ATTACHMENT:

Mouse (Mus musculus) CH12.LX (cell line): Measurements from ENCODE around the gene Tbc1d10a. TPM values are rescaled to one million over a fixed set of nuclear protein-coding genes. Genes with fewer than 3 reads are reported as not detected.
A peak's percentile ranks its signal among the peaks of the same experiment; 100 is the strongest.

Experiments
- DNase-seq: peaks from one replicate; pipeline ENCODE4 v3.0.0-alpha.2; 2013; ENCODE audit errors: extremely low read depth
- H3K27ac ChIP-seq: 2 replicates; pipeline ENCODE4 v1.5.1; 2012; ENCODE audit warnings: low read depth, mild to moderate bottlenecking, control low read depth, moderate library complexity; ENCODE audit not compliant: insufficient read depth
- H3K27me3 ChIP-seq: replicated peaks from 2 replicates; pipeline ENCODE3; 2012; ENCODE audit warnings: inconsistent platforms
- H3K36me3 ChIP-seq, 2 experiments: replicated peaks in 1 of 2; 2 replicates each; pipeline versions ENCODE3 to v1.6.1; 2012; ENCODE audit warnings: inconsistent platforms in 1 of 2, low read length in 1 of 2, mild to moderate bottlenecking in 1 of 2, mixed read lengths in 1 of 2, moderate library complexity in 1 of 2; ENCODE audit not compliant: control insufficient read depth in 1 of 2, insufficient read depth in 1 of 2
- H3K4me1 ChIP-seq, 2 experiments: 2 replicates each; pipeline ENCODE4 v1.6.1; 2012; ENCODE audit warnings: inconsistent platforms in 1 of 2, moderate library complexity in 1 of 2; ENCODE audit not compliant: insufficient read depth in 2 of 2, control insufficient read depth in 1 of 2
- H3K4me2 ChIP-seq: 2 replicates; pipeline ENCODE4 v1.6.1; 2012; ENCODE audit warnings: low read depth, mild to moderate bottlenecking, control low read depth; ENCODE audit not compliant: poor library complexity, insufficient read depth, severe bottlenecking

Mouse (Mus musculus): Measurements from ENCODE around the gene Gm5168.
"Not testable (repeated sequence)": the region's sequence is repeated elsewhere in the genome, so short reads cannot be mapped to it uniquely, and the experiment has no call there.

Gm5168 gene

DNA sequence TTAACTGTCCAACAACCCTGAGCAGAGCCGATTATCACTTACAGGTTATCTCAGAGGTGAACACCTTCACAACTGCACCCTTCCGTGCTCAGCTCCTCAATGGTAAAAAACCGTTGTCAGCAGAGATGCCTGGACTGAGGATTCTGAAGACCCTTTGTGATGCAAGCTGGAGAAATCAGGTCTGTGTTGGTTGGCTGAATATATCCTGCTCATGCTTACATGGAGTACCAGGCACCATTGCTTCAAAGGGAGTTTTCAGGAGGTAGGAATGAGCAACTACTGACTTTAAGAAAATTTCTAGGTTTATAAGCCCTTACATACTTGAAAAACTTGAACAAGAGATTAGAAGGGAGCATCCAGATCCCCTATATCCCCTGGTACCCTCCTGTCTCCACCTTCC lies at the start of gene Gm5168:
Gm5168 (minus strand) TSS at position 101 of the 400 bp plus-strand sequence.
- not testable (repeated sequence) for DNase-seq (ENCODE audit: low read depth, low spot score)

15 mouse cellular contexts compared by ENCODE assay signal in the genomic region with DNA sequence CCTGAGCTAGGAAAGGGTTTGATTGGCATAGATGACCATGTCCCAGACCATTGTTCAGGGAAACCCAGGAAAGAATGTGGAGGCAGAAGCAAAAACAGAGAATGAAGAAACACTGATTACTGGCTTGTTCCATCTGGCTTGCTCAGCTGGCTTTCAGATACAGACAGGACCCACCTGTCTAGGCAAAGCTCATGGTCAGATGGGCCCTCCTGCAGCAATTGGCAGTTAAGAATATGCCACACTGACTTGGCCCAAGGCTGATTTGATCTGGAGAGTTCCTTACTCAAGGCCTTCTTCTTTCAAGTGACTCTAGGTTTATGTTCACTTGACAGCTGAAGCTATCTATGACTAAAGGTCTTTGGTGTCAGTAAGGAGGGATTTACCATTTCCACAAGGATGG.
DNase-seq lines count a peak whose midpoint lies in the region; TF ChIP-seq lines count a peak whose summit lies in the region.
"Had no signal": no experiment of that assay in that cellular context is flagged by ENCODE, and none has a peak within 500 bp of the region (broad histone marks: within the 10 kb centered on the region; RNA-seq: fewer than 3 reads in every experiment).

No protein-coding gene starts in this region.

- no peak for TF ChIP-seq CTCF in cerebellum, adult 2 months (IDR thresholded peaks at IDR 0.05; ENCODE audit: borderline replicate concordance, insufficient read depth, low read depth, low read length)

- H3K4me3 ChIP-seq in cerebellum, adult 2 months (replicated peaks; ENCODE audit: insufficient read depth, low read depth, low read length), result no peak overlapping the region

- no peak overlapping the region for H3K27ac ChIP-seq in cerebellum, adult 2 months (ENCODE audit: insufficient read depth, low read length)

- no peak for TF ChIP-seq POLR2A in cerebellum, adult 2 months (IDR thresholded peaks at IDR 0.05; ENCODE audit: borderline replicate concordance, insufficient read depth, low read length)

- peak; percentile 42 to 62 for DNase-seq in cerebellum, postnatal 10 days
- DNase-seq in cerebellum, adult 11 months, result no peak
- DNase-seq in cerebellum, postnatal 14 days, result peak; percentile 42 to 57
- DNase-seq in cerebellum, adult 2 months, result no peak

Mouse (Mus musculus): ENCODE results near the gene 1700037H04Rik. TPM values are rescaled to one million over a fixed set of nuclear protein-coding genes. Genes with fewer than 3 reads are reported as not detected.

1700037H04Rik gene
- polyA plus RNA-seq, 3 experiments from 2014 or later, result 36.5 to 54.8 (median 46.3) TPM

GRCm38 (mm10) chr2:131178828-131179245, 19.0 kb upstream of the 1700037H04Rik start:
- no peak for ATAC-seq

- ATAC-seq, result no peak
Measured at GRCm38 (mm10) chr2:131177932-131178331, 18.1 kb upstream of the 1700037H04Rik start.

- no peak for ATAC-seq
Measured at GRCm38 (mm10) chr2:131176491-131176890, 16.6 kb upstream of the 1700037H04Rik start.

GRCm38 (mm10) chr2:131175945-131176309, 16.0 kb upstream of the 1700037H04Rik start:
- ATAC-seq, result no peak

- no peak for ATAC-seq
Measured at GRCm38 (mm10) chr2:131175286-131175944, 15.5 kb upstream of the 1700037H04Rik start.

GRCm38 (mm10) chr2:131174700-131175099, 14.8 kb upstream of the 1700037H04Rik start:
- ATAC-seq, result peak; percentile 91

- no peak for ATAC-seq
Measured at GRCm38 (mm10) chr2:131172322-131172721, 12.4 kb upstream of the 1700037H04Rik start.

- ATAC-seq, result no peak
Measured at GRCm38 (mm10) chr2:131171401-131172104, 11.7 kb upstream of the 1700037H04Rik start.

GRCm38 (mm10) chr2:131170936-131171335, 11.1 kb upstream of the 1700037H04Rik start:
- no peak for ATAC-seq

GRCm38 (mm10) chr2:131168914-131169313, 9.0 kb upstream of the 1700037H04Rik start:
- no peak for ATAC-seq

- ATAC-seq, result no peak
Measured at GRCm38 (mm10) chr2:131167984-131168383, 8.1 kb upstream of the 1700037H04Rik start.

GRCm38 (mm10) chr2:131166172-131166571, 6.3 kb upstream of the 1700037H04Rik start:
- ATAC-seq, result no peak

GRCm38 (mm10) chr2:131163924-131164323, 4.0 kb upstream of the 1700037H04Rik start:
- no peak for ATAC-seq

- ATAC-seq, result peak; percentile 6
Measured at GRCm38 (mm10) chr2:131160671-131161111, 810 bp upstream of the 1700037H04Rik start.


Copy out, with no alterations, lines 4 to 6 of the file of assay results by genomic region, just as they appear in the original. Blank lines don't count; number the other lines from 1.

- DNase-seq: peaks from one replicate; pipeline ENCODE4 v3.0.0-alpha.2; 2013; ENCODE audit errors: extremely low read depth
- H3K27ac ChIP-seq: 2 replicates; pipeline ENCODE4 v1.5.1; 2012; ENCODE audit warnings: low read depth, mild to moderate bottlenecking, control low read depth, moderate library complexity; ENCODE audit not compliant: insufficient read depth
- H3K27me3 ChIP-seq: replicated peaks from 2 replicates; pipeline ENCODE3; 2012; ENCODE audit warnings: inconsistent platforms